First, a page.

Either way, there will be local votes. Most congregations will avoid this issue entirely until someone wants a same-sex wedding at the altar. By that time the decision will not be theological but personal. It will be the grandson of the church council chair, the daughter of an SPRC member, etc. Decisions will be made in the context of local church politics and relational/financial influence. The potential for harm is great.
Under the One Church Plan, I am told that pastors that cannot officiate same-sex weddings are to secure clergy that will perform these ceremonies if their local church policies allow it. This compromises a pastor’s ability to shepherd her/his congregation according to their understanding of biblical teaching. It is likewise naive to think that the local church will not be profoundly affected by their pastor officiating same-sex weddings outside the church building.
A Less Bad Way Forward
There is no great Way Forward. But there are less bad ones. Solutions that allow congregations and clergy to locate themselves in like-minded annual conferences avoid fully passing the radioactive hot potato down to local congregations. There will still be a few votes in congregations out of step with their conference, but the vote is what covenant to join and not deciding the nature of Christian marriage directly. Once the decision is made, issues of Christian marriage will be decided above the level of the local church… no more congregational “big red button.” Both the Traditionalist Plan and the Connectional Conference Plan allow this orderly and less hazardous sorting. The Traditionalist Plan can be accomplished without constitutional amendments I commend it to you for careful study and consideration.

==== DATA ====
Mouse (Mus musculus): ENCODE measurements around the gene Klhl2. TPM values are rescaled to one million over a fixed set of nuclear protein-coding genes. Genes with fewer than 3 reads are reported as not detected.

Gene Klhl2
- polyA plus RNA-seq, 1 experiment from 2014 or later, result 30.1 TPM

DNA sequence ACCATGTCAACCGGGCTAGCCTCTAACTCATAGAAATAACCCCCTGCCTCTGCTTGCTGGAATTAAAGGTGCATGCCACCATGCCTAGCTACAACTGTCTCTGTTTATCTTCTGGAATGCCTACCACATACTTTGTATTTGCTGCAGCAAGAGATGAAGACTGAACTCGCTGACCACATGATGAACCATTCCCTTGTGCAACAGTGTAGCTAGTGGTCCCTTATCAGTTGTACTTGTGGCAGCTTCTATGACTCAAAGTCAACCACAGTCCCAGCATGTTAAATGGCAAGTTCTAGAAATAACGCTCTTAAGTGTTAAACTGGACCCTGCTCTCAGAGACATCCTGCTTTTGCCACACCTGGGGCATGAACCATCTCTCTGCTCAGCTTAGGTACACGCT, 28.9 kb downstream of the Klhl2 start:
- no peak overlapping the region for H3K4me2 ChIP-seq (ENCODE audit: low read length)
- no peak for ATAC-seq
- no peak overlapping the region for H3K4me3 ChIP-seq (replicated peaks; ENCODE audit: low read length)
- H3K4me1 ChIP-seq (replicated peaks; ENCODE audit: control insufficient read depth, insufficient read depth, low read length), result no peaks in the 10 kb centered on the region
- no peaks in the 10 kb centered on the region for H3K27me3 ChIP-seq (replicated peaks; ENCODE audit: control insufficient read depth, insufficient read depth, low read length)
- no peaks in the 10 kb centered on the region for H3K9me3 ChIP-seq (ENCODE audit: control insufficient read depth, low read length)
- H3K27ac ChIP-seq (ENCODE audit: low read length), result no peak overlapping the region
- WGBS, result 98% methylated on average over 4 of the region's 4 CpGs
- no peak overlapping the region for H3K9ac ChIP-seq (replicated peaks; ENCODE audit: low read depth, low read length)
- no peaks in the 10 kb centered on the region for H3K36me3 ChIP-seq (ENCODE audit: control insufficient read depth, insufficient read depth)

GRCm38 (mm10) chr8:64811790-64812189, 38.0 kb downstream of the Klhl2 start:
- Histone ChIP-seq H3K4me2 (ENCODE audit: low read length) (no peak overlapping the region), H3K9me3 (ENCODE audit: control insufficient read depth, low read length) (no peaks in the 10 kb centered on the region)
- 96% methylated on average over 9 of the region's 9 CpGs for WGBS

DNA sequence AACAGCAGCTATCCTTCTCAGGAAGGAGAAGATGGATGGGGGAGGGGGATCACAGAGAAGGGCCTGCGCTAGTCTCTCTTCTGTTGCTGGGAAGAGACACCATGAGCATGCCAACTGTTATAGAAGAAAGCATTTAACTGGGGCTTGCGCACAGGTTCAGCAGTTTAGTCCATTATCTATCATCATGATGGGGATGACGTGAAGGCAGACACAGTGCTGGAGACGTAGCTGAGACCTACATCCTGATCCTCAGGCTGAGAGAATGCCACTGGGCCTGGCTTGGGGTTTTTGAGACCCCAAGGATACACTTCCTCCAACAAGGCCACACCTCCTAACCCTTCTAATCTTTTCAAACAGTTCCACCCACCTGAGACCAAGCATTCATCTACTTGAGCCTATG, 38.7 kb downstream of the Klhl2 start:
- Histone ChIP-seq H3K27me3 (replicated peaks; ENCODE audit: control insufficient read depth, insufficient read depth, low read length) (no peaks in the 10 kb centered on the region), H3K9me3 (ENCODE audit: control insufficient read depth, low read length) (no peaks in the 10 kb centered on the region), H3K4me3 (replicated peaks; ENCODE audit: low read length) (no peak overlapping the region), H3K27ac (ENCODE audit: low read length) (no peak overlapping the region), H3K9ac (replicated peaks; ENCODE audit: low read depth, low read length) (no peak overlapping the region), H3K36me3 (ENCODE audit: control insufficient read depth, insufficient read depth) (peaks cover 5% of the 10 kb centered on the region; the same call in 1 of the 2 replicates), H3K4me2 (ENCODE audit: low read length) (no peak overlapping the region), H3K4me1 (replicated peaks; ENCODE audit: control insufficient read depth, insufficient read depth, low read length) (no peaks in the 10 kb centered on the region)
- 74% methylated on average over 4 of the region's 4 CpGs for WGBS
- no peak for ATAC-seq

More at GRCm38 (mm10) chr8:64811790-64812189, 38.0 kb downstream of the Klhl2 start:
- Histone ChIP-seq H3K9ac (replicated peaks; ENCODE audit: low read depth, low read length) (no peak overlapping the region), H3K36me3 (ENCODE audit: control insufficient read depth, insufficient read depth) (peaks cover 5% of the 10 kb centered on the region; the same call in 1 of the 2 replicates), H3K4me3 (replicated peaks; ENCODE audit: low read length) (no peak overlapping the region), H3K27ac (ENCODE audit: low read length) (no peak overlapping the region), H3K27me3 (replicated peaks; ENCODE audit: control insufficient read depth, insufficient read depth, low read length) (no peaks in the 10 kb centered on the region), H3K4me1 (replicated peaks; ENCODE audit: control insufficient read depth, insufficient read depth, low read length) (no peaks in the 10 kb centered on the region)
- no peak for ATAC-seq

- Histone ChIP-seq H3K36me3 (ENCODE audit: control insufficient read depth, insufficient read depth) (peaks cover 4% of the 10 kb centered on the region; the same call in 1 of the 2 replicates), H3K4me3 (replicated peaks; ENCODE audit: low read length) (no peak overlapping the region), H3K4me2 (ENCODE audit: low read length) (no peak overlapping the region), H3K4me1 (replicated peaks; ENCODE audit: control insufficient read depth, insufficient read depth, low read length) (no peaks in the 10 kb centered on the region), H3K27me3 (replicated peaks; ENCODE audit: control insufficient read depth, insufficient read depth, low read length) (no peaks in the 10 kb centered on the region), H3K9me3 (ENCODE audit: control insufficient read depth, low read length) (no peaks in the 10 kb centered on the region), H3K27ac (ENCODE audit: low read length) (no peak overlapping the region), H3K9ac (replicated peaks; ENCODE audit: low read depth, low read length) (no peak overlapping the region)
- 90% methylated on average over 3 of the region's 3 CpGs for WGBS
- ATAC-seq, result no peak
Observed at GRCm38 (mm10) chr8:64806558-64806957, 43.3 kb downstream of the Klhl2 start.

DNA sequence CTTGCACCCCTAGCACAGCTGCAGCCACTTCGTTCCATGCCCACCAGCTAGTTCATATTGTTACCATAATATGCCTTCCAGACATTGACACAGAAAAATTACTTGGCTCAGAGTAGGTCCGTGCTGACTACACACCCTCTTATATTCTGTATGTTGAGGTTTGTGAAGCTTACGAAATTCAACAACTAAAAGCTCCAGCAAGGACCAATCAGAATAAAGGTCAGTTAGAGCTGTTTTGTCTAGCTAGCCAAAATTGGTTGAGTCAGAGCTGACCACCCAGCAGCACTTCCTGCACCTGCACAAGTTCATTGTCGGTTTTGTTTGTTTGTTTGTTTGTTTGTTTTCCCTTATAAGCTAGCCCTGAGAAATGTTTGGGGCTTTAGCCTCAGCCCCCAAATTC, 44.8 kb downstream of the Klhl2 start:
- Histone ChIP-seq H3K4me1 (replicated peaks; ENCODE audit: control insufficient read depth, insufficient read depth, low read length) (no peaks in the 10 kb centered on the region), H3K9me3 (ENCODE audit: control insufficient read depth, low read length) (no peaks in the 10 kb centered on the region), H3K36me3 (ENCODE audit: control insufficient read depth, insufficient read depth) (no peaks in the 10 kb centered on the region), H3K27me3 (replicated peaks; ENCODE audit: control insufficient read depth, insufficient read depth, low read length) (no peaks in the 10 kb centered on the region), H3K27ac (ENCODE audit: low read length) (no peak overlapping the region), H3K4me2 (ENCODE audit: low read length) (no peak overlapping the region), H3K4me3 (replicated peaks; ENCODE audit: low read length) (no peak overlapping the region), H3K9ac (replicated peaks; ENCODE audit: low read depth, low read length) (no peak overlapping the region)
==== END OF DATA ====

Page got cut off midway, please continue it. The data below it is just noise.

Image credit: http://www.businessinsider.com/reddit-versus-the-button-2015-4?r=UK&IR=T
I respect you and your Spirit. But the cross contamination is beyond what can be repaired in a ‘connectional’ plan. I serve in a conservative conference where the liberal theocrats control the Conference and Superintendency, where failing liberals are promoted in spite of failure, and fruitful evangelicals are exiled in spite of success. And General Church Agencies are controlled likewise. The theocracy has lost all ethical administrative credibility beyond the attacks on Biblical Authority. With out standing traditional ground coupled with a purging of Bishops and increase in enforcement, the rest is rearranging deck chairs in the Titanic and no connection remains. The solution then falls to providing amicable dismantle and separation. And if the General Church Conference can’t get it done, local churches will revolt.
Thanks for the comment, Stephen. The Connectional Conference plan is unlikely to pass, but genuine thought and study went into it to develop ways to protect the consciences of all involved. The primary denominational identity would be in the connectional conference, not in the UMC itself. It provides quite a bit of separation and avoids many of the difficulties I describe in this post. I will be endorsing the Traditionalist Plan. It is strong, decisive, and gracious.
With the one church option we will no longer be United Methodist I believe I will have to leave and there is no where else to go. I fear for our Christian community.
Arlene, there will be a place for you to go, the Wesley Covenant Assoc. will have a plan completed and voted on if the traditional plan is voted down. Whether churches will be able to leave with their property and join the WCA remains to be seen. The connectional plan does not provide enough separation for those of us that are traditional incompatibilists. If the thought of 25% of our largest annual conference leaving the denomination does not wake people up, I don’t think they care who leaves